The program originated in Venezuela, and the idea was to teach disadvantaged children, to help them discoverer the power of music.

I spoke with Professor John Ellis with the University of Michigan School of Music, Theatre and Dance, where among other things, he is Director of Community and Preparatory Programs - and Horacio Contreras Espionoza, he is a UofM grad student studying cello, and he is an El Sistema teacher at Mitchell Elementary School in Ann Arbor.

Courtesy of the University of Michigan Library

 

There's an exhibit going on now  through December 8 at the Hatcher Graduate Library at the University of Michigan. It's entitled "American Foodways: The Jewish Contribution."

Janice Bluestein Longone is the co-curator of the university's new exhibit.

She has spent more than four decades creating a 25,000-item library of American culinary literature -- one of the largest, most acclaimed private collections in the world.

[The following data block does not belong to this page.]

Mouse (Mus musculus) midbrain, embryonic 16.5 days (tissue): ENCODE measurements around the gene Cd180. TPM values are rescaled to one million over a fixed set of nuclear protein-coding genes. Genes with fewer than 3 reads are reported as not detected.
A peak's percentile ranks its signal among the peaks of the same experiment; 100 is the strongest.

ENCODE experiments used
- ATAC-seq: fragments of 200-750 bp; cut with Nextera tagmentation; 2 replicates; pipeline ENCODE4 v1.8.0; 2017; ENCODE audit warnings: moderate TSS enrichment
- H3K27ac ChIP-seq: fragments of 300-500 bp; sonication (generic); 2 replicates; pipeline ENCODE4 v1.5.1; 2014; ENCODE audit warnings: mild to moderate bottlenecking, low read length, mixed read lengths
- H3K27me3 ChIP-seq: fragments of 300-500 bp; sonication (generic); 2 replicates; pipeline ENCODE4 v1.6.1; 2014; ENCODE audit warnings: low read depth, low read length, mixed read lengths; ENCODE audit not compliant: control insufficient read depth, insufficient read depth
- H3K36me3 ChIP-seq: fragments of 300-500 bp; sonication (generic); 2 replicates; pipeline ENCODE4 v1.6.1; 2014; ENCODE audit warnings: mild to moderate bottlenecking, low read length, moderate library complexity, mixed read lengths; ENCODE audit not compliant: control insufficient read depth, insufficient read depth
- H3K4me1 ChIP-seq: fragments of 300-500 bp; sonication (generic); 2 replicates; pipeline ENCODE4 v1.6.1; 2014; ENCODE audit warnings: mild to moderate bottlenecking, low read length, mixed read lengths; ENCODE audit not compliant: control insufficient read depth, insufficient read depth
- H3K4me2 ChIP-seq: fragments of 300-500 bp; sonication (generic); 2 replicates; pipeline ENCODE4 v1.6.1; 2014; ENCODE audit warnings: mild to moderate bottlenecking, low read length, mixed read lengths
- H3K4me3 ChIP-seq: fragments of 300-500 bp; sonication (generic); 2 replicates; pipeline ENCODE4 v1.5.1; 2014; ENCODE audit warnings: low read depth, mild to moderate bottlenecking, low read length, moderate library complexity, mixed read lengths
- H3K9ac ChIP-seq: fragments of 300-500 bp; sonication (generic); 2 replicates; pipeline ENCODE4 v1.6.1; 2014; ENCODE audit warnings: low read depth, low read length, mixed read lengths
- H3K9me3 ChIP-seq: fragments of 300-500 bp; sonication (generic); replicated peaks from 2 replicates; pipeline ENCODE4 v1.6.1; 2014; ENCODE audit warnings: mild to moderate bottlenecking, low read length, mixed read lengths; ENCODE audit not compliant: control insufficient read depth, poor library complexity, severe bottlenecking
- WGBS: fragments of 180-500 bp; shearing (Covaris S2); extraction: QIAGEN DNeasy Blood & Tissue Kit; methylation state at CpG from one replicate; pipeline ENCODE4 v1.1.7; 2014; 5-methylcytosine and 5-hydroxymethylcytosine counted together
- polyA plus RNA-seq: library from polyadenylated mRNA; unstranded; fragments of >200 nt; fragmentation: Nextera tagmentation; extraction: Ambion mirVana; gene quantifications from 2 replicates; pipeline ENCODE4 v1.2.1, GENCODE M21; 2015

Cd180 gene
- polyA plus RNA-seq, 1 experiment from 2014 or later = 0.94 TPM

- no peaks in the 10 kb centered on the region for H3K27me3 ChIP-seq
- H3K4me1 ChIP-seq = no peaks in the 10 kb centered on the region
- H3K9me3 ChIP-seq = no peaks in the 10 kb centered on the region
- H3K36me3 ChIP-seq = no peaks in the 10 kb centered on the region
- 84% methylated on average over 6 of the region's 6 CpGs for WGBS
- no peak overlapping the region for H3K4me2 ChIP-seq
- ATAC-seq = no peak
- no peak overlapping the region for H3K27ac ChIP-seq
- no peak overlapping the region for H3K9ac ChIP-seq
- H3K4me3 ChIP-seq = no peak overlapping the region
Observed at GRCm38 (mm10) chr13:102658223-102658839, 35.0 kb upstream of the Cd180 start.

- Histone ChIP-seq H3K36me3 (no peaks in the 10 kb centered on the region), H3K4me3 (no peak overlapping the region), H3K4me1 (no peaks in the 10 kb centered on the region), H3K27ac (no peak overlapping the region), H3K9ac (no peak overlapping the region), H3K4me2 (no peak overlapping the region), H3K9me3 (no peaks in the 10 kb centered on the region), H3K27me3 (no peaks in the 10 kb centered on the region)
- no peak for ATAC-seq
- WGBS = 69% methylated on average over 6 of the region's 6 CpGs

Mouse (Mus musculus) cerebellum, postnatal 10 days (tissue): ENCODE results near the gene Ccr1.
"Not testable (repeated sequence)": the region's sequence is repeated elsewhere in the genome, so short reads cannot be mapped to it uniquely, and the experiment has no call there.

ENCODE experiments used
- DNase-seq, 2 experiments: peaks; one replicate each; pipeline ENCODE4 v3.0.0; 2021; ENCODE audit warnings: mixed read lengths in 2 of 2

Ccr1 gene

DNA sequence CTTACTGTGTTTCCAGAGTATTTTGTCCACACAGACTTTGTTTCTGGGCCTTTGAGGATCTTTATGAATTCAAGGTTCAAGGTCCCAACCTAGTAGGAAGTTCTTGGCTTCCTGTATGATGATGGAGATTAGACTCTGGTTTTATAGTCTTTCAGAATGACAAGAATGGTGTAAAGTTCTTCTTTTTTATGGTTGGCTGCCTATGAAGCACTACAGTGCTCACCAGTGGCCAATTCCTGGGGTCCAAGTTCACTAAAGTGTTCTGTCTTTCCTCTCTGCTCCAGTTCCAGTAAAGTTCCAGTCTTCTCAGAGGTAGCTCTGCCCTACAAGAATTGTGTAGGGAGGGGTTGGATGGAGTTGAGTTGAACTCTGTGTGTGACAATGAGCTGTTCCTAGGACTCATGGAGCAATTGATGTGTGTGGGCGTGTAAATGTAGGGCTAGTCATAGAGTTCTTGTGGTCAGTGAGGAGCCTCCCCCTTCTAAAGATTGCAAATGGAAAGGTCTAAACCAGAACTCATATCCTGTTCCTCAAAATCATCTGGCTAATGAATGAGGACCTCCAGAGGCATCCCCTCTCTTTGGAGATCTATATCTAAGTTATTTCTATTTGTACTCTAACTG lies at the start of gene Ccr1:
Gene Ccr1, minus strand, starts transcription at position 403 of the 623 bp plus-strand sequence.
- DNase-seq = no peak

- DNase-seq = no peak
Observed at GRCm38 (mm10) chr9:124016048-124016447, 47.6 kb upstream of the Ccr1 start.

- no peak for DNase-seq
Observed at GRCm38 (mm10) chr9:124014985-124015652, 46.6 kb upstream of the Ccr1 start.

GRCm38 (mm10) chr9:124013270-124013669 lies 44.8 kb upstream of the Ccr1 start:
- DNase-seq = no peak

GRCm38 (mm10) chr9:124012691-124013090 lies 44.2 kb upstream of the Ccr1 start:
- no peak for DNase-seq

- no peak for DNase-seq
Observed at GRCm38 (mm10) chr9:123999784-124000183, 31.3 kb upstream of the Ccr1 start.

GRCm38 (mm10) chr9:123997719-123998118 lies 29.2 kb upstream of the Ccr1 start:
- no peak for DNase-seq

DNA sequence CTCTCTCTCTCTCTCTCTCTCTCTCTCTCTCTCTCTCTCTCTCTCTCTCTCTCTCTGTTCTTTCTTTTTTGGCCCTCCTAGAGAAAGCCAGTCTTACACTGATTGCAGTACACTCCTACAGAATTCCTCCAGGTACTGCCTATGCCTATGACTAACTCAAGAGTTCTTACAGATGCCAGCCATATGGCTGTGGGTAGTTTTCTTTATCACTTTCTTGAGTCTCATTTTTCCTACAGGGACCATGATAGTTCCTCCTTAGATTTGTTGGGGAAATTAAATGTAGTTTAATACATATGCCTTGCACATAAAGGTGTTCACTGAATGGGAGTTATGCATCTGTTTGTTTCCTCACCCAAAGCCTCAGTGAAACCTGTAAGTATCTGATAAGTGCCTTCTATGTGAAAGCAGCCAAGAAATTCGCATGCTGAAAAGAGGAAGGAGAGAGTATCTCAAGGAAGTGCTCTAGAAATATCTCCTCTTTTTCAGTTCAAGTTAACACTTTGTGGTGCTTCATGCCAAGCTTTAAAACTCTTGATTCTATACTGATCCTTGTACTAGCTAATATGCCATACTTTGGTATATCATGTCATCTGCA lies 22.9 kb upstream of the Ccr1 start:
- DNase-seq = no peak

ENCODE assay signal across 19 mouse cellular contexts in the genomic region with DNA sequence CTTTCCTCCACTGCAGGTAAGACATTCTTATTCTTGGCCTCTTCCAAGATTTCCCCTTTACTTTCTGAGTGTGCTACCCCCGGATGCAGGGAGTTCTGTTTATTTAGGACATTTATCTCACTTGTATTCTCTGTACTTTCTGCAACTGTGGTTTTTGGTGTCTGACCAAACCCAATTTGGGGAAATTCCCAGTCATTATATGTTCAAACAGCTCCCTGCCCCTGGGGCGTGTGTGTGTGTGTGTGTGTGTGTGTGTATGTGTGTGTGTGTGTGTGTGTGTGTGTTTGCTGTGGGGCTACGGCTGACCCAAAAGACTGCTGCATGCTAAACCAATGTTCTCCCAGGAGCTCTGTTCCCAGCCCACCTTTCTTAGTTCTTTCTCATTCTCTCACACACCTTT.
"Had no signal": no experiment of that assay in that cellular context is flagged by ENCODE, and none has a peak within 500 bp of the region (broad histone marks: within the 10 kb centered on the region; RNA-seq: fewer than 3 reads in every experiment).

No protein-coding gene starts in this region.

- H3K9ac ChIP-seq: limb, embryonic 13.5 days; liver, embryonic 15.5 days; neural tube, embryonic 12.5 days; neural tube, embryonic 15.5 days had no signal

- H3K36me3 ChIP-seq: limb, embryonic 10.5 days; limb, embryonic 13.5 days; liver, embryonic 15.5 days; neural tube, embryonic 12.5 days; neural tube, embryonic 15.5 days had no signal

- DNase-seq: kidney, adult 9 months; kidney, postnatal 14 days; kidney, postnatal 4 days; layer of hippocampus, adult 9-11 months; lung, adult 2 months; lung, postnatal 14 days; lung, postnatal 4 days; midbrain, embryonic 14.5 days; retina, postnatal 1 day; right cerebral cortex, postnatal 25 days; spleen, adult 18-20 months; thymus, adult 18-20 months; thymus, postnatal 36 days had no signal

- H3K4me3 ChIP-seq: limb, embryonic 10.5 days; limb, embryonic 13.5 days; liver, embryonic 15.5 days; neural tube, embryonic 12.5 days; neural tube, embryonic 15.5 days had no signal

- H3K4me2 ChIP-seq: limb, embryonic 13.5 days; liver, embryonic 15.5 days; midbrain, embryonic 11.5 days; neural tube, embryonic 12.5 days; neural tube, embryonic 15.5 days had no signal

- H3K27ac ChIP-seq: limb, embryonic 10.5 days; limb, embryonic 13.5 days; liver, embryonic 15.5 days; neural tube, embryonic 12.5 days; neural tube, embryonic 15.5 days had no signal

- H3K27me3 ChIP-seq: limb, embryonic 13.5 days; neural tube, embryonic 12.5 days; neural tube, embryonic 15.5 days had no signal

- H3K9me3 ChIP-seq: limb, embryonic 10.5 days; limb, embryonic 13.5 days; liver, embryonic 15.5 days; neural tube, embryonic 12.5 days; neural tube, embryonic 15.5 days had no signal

But, Jan says she was surprised by the outpouring of support she received from the Jewish community.

Thanksgiving doesn't just  mean Turkey, it also means travel.

AAA figures that over 43 million of us will travel at least 50 miles from home during the upcoming holiday weekend.

And Mother Nature plans to hit much of the nation with a big, dangerous winter storm this week.

MLive Meteorologist Mark Torregrossa joins us now.

Emily Fox / Michigan Radio

An open air art installation in Detroit has become the subject of a suspected arson rampage.

It's had 6 suspicious fires in 7 months.

The fires have demolished several homes that are key to the art project, but the artist behind the project says he’s energized by the wreckage and is ready to begin another stage of his art project.

The Heidelberg Project is on the east side of Detroit and takes over two city blocks.

User: dmealiffe / flickr.com

If you live in Michigan, particularly the Eastern Upper Peninsula and the Southeast Lower Peninsula, chances are high that you’ve crossed the border into Canada. We certainly know that our Canadian neighbors are heading over here in hefty numbers. A check of license plates at Metro Detroit shopping centers makes a strong case.